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How Athletic Watches Can Be Fashionable

    

4 Timepieces Fit for Athletes

By Aldous Tuck | August 10, 2016 | Watches & Jewelry National

Swiss watchmakers and champion athletes team up for timepieces that offer split-second accuracy as well as winning style.

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Omega has been an official Olympic timekeeper for nine decades. In honor of this summer’s games, the brand has released the Seamaster Bullhead “Rio 2016” ($9,600). Featuring a central chronograph seconds hand and a 30-minute recorder at 12, the watch has a blue leather strap reflecting the Rio 2016 Olympic Games logo and is accented with yellow, green, red, and black stitching reminiscent of the Olympic rings. This is a limited edition of 316 pieces. Miami Design District, 101 NE 39th St., 786-452-1498. Worn by golf great Danny Willett at the green jacket ceremony when he won the 2016 Masters Golf Tournament, the Audemars Piguet Royal Oak Offshore Chronograph ($36,900) is a self-winding chronograph featuring a 44mm stainless steel case with a black dial and strap. Bal Harbour Shops, 9700 Collins Ave., 305-864-6776. Legend has it that the Patek Philippe Aquanaut collection was born in 1974 from Henri Stern’s passion for sailing. The Stern family, which owns the brand, created the latest incarnation of this famed sailing watch, the Aquanaut 5167/1A (price on request), with a mechanical self-winding movement, a 40mm cushion-shaped case, and a screw-down crown. The watch is water-resistant to 120 meters. Kirk Jewelers, 142 E. Flagler St., Miami, 305-371-1321. As the official timer of Wimbledon, Rolex has a deep connection to tennis, as well as myriad other partnerships in the sporting world. The Oyster Perpetual Datejust 41 in steel and yellow gold ($12,700) is the next generation of a true classic, constructed of 904L steel and 18k yellow or Everose gold. The watch is guaranteed waterproof to a depth of 100 meters. Kirk Jewelers, 142 E. Flagler St., Miami, 305-371-1321.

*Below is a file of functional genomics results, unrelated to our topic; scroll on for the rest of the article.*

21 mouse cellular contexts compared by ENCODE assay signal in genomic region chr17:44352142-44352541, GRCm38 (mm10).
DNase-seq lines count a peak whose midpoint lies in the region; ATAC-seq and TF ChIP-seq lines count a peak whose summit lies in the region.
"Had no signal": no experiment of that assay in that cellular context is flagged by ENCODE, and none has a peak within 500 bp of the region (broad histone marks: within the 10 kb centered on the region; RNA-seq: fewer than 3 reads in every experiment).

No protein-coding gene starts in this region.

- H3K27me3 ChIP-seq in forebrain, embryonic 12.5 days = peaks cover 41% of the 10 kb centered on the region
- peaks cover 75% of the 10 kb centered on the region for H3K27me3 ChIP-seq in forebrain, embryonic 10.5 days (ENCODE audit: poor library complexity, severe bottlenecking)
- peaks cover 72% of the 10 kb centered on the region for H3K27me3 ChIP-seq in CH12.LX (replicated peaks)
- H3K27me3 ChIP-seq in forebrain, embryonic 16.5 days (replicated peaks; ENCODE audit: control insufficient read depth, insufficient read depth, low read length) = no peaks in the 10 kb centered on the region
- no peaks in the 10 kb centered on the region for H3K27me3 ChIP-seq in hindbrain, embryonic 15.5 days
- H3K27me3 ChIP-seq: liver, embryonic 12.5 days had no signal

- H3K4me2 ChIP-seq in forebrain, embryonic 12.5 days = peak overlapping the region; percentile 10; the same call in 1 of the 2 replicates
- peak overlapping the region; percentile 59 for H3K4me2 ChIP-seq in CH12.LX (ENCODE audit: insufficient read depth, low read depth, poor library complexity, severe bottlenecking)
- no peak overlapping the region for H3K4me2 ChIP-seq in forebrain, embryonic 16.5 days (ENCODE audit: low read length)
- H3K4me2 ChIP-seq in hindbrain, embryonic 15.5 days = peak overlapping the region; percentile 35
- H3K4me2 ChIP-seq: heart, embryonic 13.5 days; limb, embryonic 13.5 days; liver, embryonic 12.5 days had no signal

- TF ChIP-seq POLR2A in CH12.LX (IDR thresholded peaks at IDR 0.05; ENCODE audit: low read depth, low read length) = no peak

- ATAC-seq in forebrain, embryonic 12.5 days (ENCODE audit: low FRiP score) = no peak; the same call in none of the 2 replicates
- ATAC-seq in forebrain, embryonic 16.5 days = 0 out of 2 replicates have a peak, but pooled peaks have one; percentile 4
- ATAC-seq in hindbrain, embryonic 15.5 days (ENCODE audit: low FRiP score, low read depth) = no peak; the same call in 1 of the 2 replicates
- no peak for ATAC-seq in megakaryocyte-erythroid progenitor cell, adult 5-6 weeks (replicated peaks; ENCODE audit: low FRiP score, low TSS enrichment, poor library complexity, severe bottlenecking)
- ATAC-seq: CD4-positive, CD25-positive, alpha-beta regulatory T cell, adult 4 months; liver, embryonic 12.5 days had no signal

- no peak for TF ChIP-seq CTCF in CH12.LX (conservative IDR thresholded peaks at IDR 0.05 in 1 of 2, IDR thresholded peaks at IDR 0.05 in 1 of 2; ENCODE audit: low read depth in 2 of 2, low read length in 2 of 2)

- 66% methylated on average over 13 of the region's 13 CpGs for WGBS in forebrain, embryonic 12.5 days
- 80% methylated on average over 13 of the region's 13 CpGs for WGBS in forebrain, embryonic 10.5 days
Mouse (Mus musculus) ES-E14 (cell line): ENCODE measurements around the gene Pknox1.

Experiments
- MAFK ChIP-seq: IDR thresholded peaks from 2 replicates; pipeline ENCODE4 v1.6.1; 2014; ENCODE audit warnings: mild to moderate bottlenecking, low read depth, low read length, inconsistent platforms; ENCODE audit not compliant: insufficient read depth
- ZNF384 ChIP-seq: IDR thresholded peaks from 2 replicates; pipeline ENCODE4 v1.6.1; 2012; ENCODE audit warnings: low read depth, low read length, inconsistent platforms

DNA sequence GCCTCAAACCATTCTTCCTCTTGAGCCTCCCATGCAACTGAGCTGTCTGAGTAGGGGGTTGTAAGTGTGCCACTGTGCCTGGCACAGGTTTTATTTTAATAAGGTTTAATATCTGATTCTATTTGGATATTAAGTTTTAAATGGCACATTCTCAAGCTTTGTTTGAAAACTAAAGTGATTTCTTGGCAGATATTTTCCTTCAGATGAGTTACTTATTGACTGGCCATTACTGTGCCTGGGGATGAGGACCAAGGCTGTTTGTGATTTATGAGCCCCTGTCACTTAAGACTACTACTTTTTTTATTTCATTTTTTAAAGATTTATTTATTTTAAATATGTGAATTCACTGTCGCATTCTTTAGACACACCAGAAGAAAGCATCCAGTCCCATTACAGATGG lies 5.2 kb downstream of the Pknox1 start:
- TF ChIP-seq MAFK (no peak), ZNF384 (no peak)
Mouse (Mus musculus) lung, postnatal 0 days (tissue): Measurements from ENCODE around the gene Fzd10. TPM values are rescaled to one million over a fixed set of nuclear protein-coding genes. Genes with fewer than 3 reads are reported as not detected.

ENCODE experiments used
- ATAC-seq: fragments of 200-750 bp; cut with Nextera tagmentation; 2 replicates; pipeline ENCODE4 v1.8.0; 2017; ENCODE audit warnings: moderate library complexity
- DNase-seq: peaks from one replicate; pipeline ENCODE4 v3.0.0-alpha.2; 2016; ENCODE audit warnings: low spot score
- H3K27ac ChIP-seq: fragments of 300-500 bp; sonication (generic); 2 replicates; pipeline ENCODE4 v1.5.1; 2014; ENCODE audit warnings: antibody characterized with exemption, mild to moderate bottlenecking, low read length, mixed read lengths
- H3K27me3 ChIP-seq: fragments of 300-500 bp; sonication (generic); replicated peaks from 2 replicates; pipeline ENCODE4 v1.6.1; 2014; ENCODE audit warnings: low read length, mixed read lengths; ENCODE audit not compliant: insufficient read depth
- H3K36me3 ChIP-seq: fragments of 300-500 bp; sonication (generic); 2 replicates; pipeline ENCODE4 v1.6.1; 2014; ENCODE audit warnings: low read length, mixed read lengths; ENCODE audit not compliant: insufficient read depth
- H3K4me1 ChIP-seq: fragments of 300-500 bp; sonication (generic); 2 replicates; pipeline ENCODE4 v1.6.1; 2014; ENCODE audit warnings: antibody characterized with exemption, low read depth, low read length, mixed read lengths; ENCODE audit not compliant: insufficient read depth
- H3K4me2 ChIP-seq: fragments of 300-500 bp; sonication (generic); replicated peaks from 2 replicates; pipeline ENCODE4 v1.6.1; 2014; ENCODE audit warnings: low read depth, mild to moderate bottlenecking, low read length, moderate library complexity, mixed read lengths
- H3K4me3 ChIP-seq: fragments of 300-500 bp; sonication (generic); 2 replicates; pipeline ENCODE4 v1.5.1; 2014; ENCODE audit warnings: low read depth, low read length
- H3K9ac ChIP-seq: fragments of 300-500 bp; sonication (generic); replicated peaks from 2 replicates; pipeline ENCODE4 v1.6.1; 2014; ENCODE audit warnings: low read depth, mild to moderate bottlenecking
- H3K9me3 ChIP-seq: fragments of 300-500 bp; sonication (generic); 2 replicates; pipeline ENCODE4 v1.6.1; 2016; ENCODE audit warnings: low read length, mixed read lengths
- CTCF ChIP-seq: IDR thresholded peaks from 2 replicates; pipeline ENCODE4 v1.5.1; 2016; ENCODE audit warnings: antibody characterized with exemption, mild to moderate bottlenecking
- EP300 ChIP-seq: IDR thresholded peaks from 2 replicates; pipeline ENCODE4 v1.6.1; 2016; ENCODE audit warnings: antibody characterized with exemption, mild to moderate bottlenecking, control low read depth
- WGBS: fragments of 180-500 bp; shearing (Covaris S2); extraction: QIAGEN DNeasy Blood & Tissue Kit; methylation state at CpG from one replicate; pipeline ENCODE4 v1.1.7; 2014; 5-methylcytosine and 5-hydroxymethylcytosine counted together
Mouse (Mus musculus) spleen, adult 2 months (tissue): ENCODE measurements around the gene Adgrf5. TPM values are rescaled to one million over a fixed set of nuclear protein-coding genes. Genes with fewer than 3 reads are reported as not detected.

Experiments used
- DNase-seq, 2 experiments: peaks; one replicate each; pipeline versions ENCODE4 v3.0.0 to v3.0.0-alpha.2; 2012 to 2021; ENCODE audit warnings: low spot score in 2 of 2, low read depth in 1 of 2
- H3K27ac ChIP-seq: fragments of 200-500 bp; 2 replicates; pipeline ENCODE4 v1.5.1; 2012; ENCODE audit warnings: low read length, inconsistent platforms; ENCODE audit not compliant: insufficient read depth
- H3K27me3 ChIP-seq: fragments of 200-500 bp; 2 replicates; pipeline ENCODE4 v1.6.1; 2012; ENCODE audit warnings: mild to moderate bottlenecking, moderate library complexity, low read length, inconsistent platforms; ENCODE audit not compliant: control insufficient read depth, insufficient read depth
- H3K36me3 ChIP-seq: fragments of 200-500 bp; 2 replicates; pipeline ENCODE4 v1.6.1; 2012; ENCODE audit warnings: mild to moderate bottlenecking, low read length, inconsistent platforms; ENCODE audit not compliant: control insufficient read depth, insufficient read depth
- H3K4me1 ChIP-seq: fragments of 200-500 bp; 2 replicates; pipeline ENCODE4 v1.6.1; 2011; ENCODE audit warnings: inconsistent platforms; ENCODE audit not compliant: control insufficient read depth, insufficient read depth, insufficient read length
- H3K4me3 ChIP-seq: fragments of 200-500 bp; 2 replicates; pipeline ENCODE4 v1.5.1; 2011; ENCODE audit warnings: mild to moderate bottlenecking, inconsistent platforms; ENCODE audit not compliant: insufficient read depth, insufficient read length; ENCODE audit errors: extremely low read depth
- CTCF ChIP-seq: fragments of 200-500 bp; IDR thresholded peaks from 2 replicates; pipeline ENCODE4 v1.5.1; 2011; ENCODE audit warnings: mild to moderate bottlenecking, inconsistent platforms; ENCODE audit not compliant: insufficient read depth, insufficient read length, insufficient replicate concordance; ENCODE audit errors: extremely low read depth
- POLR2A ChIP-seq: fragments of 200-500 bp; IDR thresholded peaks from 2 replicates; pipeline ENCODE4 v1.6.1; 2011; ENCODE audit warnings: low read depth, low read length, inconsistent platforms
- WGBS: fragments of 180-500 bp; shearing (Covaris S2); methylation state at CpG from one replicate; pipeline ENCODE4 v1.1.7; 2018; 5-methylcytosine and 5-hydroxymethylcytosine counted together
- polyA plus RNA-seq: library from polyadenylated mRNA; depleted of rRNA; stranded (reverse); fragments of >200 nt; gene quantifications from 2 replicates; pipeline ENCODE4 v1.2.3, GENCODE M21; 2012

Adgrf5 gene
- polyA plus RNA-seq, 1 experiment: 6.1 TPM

The origin of precision timing in sports is shrouded in lore, but what is known is that in 1932, Omega sent 30 state-of-the-art chronographs to the Olympic Games in Los Angeles, providing not only the first official time-keeping technology, but also the first recorded instance of timing accurate to one-tenth of a second.

Over the following eight decades, a number of brands demonstrated their expertise in the role of official timer across the sporting spectrum. From sailing and equestrian competitions to world-class tennis, golf, motor racing, and more, Swiss watchmakers have pushed their technical know-how to the limit, building reliable instruments that help athletes of all stripes achieve excellence—and perhaps even win that coveted gold medal.



Photography by: Photography by Getty Images